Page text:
In fact, think about it this way. If you have cancer and you can either have chemotherapy that can make you better or no one shares with you that you can have chemotherapy, you think, “Wow, why didn’t they tell me I could have had chemotherapy? I can choose not to, but why didn’t someone tell me it existed?” The person who’s caring for someone around options for medical treatment does that kind of conversation with care for the patient. It is not a forced hard line exchange, it’s a caring exchange. The best kind of exchange where a Christian is sharing their formula, their medicine, their recipe for eternal life should be done with the same kind of care and permission.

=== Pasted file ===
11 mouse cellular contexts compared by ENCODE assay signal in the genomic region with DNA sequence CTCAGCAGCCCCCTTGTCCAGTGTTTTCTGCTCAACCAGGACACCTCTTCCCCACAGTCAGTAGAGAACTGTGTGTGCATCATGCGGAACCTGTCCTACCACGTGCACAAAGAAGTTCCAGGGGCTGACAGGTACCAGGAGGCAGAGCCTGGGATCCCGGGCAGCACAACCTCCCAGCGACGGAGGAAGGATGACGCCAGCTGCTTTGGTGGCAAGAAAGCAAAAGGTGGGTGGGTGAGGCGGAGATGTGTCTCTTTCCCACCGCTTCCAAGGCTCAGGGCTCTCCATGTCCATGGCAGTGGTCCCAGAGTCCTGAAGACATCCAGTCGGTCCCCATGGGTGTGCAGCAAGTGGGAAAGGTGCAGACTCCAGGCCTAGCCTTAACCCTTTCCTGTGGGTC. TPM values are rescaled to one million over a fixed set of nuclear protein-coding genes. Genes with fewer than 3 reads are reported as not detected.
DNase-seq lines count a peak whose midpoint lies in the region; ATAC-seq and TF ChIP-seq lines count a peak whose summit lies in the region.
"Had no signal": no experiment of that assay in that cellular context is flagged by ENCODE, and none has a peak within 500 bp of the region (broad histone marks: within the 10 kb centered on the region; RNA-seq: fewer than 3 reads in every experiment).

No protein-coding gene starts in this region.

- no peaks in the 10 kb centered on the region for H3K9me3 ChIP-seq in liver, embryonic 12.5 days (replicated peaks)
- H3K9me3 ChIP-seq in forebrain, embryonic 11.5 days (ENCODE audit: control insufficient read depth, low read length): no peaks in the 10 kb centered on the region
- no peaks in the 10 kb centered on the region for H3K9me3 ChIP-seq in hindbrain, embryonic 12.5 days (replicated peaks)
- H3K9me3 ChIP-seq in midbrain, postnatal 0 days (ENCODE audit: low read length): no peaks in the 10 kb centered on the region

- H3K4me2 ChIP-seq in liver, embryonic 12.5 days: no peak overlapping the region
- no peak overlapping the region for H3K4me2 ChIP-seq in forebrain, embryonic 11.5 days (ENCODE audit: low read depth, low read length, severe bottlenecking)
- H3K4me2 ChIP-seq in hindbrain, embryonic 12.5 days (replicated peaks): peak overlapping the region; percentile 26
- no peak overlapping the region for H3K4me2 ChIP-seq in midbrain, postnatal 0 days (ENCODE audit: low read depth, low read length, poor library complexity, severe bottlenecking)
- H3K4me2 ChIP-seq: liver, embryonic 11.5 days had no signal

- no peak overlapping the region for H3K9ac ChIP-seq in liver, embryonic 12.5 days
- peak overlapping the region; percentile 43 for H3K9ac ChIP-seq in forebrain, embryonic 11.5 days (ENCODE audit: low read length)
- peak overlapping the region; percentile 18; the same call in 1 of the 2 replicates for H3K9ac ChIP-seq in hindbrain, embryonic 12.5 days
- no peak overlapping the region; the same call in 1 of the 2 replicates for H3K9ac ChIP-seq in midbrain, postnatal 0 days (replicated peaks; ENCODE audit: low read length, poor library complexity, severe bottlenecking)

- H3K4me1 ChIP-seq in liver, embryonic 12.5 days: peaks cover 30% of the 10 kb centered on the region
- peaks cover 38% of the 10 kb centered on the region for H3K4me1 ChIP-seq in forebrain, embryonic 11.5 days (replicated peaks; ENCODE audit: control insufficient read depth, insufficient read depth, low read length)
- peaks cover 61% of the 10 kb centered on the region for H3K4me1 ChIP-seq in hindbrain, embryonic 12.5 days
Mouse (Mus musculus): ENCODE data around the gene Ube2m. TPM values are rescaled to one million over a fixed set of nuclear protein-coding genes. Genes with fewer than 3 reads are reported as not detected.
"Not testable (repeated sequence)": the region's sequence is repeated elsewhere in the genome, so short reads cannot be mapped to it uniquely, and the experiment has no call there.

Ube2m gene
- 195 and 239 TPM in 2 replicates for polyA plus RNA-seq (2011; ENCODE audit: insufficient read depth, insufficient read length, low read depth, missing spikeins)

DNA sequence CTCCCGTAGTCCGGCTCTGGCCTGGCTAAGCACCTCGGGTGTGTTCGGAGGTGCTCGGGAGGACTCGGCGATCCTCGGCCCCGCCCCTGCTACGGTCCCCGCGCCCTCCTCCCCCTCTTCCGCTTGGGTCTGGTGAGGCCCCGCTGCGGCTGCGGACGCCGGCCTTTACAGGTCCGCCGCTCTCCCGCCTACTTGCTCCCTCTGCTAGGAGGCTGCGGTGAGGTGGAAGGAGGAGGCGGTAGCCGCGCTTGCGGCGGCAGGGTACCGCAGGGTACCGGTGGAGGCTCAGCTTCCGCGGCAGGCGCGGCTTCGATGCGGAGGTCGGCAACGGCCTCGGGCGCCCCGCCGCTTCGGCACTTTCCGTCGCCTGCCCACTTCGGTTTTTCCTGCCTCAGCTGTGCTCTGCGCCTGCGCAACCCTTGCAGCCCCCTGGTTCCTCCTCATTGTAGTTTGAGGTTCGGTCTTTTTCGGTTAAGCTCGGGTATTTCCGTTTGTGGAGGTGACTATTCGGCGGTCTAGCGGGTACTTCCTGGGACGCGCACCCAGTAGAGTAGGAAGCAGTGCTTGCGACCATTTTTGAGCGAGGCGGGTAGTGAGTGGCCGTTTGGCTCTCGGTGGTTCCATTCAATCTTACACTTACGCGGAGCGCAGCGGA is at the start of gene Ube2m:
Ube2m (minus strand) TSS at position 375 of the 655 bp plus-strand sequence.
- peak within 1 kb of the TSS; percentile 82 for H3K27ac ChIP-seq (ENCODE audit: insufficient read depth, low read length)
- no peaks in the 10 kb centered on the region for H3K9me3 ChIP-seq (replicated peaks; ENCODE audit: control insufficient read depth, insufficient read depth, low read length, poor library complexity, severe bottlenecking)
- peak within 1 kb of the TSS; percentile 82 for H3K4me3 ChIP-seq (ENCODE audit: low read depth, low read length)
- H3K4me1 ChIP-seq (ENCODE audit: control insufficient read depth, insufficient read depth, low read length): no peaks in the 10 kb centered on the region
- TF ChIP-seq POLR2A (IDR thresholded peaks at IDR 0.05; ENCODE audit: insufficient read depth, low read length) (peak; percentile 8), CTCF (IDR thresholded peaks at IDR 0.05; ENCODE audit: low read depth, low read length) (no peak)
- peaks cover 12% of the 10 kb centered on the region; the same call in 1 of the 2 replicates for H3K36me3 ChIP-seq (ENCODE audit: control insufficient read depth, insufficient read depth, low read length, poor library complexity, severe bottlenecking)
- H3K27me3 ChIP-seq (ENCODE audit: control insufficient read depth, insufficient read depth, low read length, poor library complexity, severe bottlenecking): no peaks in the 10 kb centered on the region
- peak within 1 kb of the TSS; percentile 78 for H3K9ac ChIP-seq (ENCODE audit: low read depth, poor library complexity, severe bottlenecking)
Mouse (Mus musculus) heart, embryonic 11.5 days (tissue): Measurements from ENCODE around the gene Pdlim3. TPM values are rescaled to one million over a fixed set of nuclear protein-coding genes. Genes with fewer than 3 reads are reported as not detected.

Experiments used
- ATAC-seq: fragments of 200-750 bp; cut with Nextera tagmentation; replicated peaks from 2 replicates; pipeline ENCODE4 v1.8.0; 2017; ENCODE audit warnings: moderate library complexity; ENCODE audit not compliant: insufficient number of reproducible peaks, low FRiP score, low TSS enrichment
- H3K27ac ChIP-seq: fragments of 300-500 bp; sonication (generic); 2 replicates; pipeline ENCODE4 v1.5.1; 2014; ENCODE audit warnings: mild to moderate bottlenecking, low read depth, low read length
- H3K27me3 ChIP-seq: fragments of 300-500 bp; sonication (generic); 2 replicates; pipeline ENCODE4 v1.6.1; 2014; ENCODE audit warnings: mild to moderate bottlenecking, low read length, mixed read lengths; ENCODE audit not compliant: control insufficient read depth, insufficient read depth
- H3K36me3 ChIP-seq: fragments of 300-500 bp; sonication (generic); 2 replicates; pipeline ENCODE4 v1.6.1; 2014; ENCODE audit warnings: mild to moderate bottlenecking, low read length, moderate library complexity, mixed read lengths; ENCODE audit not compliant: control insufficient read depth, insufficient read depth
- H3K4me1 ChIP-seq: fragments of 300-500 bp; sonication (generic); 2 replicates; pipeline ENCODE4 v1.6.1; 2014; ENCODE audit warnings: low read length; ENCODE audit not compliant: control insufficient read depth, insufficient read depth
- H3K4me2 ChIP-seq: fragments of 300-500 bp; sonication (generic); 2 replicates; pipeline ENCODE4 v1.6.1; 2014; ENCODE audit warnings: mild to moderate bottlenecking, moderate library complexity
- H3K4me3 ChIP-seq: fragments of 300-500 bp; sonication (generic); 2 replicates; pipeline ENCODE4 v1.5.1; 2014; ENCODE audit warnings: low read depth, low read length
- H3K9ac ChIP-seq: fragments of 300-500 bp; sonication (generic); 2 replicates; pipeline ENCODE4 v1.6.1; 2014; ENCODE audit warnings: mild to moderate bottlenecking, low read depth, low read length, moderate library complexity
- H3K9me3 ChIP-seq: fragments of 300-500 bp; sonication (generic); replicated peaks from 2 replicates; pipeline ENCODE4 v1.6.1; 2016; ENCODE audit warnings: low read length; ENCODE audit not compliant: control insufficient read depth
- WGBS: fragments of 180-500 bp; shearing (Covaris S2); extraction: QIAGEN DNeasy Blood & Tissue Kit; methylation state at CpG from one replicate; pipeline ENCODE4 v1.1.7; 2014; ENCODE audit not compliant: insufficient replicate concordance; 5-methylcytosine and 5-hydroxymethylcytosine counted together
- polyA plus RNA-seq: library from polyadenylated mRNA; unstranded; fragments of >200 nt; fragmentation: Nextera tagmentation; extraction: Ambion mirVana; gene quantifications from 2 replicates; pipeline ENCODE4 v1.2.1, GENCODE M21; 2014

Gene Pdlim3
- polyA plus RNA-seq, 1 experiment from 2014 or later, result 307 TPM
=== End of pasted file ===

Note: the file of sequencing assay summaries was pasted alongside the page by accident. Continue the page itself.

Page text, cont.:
My doctor gets to share with me the kinds of things that are going to help me as a person. I think for Christians, when you want to share your formula, your recipe, your belief about an important aspect of life, which is, “what happens when you die?” You’ve got to do that in a way that, first of all, says, “I want the best for you.” Just like we were talking about, I want the best for each person who is living out their faith, and I have the desire to share with you something that I found important that you might want to consider. It never should be a hammer. I think people experience Christians sometimes as a hammer.